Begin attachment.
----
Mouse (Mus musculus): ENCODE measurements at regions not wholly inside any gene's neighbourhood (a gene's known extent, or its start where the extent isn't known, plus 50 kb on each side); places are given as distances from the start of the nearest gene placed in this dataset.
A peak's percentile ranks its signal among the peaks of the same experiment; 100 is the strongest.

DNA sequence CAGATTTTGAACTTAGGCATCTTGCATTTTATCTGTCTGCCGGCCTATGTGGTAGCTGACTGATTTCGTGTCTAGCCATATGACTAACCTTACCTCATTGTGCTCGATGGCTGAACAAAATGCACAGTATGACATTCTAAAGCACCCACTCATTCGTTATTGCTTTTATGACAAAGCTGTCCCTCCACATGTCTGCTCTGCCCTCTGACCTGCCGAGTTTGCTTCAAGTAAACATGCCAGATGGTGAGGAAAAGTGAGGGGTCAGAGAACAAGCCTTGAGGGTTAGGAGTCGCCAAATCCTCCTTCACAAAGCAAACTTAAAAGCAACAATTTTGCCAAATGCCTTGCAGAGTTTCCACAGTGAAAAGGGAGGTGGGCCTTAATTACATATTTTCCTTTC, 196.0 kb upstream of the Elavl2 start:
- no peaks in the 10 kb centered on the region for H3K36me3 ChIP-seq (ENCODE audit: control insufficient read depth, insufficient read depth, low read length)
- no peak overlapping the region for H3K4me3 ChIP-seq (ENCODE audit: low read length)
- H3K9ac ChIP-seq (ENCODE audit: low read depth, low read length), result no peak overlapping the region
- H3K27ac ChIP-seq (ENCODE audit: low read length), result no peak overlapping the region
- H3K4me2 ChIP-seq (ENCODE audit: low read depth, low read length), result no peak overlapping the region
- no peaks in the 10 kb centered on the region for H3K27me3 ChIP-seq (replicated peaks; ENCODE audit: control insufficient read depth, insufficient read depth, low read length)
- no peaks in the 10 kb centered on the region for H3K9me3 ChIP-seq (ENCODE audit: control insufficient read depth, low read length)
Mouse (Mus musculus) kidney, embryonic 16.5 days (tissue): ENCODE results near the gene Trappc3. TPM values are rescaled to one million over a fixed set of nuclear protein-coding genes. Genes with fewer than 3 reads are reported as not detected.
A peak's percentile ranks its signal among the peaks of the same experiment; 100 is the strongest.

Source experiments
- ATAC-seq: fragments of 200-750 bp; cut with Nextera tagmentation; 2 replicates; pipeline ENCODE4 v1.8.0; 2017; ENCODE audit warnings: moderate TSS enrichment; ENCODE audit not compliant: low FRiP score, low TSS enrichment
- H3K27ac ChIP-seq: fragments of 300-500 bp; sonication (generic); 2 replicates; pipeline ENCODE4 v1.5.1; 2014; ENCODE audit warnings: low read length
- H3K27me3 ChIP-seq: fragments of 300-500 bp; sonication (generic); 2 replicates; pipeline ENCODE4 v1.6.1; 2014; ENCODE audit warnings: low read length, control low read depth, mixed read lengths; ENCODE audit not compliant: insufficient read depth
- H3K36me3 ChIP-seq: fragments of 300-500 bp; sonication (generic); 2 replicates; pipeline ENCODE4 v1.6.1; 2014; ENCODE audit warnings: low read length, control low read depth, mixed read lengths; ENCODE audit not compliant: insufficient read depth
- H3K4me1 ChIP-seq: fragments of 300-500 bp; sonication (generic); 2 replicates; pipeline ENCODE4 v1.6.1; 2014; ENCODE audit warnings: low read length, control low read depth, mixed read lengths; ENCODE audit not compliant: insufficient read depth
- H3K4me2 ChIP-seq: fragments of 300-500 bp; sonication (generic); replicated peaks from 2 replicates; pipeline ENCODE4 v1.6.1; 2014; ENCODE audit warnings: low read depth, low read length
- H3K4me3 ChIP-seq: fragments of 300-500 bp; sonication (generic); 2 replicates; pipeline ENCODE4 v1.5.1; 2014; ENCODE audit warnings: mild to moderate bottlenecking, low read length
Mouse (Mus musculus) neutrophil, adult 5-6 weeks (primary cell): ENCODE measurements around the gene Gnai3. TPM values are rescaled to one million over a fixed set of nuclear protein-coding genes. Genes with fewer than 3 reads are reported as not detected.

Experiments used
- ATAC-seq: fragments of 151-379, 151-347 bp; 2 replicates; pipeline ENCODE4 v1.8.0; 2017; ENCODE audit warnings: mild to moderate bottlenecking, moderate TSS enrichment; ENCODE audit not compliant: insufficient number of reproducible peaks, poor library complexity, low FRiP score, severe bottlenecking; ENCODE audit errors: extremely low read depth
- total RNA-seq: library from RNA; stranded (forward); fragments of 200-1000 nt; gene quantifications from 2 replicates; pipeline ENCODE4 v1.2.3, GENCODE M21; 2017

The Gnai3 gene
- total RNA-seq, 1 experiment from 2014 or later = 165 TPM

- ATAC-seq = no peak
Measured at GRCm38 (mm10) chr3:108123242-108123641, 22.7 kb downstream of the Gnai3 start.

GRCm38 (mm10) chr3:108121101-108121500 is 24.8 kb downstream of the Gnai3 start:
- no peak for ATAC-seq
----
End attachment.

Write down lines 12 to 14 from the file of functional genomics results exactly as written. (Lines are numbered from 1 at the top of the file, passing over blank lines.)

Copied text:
A peak's percentile ranks its signal among the peaks of the same experiment; 100 is the strongest.

Source experiments
- ATAC-seq: fragments of 200-750 bp; cut with Nextera tagmentation; 2 replicates; pipeline ENCODE4 v1.8.0; 2017; ENCODE audit warnings: moderate TSS enrichment; ENCODE audit not compliant: low FRiP score, low TSS enrichment